Can forward guidance be ambiguous yet effective?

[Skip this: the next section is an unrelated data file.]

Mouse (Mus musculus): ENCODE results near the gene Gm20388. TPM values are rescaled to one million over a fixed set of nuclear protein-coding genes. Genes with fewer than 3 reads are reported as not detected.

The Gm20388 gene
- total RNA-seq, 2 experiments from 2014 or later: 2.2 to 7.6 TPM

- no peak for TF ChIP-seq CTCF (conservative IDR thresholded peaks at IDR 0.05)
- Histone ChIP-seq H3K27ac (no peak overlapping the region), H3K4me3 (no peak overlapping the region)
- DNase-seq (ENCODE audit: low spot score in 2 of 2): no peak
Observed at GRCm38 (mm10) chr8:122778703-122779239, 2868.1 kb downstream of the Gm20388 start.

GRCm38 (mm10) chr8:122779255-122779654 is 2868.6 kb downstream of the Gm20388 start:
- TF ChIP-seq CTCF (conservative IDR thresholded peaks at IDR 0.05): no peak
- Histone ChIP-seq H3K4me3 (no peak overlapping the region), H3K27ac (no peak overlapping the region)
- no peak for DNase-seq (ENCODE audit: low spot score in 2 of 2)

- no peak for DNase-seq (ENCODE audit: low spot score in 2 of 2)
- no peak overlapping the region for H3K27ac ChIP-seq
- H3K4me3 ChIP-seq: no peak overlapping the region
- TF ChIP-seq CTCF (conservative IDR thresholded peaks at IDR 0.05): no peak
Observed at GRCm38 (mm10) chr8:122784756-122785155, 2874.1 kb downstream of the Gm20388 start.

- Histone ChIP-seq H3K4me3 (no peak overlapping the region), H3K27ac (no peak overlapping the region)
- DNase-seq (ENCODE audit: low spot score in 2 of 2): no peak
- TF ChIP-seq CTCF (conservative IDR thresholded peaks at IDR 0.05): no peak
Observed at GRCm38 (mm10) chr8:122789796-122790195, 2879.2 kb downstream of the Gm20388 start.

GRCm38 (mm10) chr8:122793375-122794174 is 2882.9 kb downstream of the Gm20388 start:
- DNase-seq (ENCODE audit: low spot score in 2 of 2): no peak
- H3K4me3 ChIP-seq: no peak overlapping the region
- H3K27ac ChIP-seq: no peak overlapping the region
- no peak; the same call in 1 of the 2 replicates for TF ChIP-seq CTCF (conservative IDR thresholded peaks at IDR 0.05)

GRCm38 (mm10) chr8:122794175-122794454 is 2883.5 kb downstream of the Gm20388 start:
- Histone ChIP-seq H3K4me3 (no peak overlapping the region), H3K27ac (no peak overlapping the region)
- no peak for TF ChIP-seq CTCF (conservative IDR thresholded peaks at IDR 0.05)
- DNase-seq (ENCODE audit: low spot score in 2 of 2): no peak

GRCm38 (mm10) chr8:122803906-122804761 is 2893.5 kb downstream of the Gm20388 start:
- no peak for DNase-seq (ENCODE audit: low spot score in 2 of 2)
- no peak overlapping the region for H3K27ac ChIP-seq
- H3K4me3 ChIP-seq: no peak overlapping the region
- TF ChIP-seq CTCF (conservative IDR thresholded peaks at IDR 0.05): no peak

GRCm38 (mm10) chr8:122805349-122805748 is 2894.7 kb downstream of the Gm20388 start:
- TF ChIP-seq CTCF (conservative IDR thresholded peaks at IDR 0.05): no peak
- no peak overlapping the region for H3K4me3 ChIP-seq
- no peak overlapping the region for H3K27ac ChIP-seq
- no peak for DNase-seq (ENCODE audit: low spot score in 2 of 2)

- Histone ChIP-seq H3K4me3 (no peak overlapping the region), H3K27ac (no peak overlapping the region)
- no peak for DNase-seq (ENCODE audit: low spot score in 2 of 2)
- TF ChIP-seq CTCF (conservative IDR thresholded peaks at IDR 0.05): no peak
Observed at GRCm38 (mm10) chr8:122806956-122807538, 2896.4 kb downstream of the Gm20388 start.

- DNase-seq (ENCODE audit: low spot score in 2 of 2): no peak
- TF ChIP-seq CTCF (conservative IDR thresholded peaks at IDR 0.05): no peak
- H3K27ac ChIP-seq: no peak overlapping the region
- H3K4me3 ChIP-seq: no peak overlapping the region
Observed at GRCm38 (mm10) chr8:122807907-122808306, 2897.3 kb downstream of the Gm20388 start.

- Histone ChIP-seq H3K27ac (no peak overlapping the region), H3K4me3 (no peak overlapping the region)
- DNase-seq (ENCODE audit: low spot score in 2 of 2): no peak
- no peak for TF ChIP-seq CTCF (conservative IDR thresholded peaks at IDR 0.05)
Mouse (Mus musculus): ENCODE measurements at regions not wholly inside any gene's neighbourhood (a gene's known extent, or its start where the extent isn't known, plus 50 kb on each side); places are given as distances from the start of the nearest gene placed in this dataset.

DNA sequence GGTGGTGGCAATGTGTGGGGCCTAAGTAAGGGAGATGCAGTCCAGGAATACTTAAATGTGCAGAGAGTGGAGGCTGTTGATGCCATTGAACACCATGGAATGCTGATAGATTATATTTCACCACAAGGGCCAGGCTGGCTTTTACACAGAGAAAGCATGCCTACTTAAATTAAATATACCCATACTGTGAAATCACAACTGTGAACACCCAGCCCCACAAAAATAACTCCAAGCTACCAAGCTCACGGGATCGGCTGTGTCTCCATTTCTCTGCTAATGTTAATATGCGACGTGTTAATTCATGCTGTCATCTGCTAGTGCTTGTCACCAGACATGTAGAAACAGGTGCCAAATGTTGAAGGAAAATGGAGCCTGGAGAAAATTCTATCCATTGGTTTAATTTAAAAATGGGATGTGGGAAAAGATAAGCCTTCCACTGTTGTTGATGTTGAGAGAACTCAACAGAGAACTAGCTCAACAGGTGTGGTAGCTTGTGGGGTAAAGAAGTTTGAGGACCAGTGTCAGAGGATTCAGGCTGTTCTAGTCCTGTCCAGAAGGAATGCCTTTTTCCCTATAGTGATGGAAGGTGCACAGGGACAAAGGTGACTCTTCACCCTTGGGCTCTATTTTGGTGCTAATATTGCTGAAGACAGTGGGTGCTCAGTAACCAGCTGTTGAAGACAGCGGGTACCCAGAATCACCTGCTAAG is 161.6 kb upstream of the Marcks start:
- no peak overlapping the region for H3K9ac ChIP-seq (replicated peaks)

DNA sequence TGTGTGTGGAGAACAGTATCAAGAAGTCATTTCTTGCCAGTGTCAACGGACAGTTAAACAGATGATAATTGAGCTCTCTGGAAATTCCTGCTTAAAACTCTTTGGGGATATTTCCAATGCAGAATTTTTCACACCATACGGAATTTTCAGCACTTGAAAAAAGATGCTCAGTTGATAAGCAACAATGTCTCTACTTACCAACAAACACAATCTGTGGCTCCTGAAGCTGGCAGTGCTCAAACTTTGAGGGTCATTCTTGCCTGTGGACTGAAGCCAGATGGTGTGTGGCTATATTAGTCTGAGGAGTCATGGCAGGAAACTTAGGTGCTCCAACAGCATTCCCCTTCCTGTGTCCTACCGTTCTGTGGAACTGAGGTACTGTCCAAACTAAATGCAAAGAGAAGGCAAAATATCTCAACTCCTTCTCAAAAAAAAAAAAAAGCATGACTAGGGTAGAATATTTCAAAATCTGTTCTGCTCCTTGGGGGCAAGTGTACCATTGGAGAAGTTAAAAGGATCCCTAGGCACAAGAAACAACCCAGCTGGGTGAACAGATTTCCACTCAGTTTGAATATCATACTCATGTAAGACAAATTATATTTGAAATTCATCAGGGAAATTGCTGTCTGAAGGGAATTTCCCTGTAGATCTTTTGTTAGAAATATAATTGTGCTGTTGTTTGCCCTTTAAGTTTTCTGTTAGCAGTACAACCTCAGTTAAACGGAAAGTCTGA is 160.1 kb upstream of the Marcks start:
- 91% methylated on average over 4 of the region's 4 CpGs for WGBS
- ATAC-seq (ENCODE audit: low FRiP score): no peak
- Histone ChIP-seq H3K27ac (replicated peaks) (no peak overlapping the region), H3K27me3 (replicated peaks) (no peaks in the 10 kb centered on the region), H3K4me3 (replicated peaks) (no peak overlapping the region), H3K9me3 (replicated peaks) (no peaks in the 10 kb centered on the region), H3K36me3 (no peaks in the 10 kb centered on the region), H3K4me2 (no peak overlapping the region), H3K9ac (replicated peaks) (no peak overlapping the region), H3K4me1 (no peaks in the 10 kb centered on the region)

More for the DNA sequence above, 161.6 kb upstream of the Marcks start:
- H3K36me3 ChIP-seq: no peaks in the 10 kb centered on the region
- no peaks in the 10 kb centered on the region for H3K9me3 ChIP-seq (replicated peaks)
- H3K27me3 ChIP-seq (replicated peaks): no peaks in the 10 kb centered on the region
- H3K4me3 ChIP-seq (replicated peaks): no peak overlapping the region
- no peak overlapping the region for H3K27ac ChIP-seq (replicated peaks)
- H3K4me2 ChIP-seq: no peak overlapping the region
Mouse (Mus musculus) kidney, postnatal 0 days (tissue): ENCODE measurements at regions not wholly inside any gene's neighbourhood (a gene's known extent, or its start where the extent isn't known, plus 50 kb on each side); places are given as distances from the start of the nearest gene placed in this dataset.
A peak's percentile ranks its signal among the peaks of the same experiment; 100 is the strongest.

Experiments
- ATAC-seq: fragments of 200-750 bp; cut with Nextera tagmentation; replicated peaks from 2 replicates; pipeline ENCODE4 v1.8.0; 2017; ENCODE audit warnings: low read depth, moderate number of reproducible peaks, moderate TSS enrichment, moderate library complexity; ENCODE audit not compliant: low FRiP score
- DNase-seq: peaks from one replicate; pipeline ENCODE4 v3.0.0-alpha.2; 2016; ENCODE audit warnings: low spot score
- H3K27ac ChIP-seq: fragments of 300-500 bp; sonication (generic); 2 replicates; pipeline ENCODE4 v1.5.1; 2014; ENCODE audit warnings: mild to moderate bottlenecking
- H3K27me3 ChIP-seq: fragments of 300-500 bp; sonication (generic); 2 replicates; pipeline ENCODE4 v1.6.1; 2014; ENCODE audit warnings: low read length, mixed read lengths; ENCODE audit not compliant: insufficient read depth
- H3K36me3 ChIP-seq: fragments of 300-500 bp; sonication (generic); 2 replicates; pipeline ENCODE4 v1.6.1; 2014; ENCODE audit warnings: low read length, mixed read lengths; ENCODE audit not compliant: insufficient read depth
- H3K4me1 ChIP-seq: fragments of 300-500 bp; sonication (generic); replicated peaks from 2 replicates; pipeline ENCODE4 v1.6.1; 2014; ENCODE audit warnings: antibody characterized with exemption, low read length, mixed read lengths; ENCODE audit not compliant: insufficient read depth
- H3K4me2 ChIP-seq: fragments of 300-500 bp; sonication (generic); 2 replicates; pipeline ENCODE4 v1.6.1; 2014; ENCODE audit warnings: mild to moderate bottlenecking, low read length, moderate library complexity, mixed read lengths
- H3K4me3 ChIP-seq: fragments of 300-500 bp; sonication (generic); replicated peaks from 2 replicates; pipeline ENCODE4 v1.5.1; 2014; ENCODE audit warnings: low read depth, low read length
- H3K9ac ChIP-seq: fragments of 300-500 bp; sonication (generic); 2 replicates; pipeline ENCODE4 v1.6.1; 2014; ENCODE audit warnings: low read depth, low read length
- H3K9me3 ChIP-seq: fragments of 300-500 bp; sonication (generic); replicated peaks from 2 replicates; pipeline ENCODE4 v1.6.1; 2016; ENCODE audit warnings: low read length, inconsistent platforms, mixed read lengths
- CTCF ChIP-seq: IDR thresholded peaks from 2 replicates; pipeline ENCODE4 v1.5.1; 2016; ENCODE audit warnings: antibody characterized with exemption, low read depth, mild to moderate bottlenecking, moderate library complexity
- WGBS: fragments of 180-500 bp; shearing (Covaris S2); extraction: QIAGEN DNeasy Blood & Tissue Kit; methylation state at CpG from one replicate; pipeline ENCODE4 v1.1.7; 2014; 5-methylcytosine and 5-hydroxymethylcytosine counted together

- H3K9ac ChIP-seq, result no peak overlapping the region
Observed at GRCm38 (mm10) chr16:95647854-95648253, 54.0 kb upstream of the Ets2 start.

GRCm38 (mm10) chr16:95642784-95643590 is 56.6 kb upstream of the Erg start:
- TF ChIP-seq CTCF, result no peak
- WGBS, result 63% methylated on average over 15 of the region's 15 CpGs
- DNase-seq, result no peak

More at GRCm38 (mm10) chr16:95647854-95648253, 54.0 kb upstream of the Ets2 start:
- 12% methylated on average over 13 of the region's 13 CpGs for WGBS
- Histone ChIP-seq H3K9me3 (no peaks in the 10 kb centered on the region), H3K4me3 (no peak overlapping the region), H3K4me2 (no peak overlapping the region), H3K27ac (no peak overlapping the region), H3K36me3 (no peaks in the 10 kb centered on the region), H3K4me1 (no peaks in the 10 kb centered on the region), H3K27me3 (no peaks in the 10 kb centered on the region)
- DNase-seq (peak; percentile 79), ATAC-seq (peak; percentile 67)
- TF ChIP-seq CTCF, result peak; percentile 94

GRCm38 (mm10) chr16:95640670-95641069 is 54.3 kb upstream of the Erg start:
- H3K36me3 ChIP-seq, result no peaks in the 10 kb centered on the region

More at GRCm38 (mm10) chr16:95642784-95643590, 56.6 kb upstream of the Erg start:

[Concluding remarks] The financial crisis has rendered conventional monetary policy (of major central banks) powerless. Unconventional monetary policy, in the form of forward guidance and quantitative easing, has taken center stage. Recent moves in financial markets have challenged the notion that forward guidance can be separated from the unwinding of quantitative easing and also shown that forward guidance can have perverse effects on market expectations. Nonetheless, forward guidance, as is currently formulated in practice, may be ineffective in managing market expectations not because central banks are powerless, but because they are too cautious, resulting in ambiguity in policy communication. Vagueness in communication is manifested by the insertion of conditionality and/or by the expression of intent, belief etc., to maintain accommodative policy on a certain course. Setting aside whether caution is warranted or not, the fact is that such vagueness is driven mainly by central banks' unwavering commitment to price stability, a commitment which is credible owing to their hard-won reputation. Financial markets are aware of this commitment. Saying that, the remark in January 2000 by Ben Bernanke that 'far from being powerless, the Bank of Japan could achieve a great deal if it were willing to abandon its excessive caution,' is still relevant now, as it was back then.
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